So, where does this leave me? Above all, grateful for each of the learning experiences I had this past year and the awakenings they offered me. I cannot say I am fully woke, but rather ready to keep ‘waking up’. Bias, racism and inequity are not new, but the need to understand and address them is more critical than ever to our survival. Black Lives Matter. Hate has No Home Here. And, I hope to be more awake each day.
My Year of Waking Up – Series: Part 4 of 5
My Year of Waking Up: “Change the narrative by listening deeply to others”
My past ‘year of waking up’ was not only enhanced by Bryan Stevenson, author of “Just Mercy” and my gym pal and local high school teacher, Eddie Stead as I described in the introduction to this series but by many others I was fortunate to meet throughout 2017. Each person has granted me the gift of awareness, courage and hope. They’ve helped me examine my own privilege and be more aware of the racism that affects the daily lives of so many in our country. I’ve been encouraged by Bryan Stevenson’s third charge to us, “change the narrative by listening deeply to others”, because it has the potential to transform how I approach just about everything.
A few months back, I had a candid conversation with King County Councilman, Larry Gossett, and his Legislative Aide, Larry Evans. Though our conversation was about WithinReach’s key role in helping develop a coordinated Help Me Grow network as part of King County’s innovative Best Starts for Kids Initiative, it quickly it veered toward health equity. After describing the work of WithinReach, Larry Evans asked me to consider a parenting scenario he had recently witnessed between an African American Mom and her young toddler. In the scenario, a young Mom interacted with her toddler in what might have been seen as too harsh, and included a tough warning to her daughter about potential consequences of her behavior.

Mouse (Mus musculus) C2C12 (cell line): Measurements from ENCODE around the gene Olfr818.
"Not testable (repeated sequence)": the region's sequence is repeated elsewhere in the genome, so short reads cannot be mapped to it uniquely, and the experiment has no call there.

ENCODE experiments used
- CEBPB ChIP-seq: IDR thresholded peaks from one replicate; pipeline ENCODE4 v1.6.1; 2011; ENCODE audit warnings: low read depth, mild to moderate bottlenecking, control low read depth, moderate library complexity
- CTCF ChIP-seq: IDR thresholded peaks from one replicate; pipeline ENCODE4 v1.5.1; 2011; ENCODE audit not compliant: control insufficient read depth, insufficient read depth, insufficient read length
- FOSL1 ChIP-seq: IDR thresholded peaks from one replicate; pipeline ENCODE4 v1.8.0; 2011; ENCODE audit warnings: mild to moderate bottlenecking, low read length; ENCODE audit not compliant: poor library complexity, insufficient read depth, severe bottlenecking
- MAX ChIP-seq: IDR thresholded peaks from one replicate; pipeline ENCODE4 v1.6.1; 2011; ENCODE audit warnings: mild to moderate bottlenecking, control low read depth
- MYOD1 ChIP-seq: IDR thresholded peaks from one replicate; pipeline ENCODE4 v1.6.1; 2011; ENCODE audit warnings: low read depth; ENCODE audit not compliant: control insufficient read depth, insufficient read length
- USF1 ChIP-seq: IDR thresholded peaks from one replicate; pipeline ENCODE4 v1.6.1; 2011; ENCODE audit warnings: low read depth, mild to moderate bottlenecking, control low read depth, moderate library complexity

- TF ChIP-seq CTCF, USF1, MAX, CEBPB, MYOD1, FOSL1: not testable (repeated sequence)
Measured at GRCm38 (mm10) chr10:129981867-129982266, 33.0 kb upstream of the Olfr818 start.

Larry offered me a huge gift, he asked me to wait until he was completely done, before I responded. In the end, he asked me how I would have interpreted the scenario, and how my organization would have approached this family. With this, he opened the door for me to explore my bias based on my own upbringing and experience as a parent, instead of feeling defensive and jumping in with what I thought was right answer, “Oh, we would treat her like any other Mom…our organization really cares about diversity and equity …we’re not biased”.
We talked openly about the filters I apply to the world based on my white privilege, and the assumptions, I might have made about this Mom and her children. We talked about institutional racism and how it keeps families in need from being served, or even seeking help; and we talked about how WithinReach is truly committed to the health of all families and yet, we are only beginning to understand what health equity means, and how we can play a role in making it a reality.
Larry Evans’ gift – inviting me to pause before responding – offered me the opportunity to listen deeply. As most people who know me will agree, this isn’t my strong suit, I am always ready to respond, and most often do. At the end of our time together, we all agreed that Bryan Stevenson is right, listening for understanding is key to creating a different dialogue; and the only way we can do that is to extend open, non-judgmental invitations for important conversations to happen.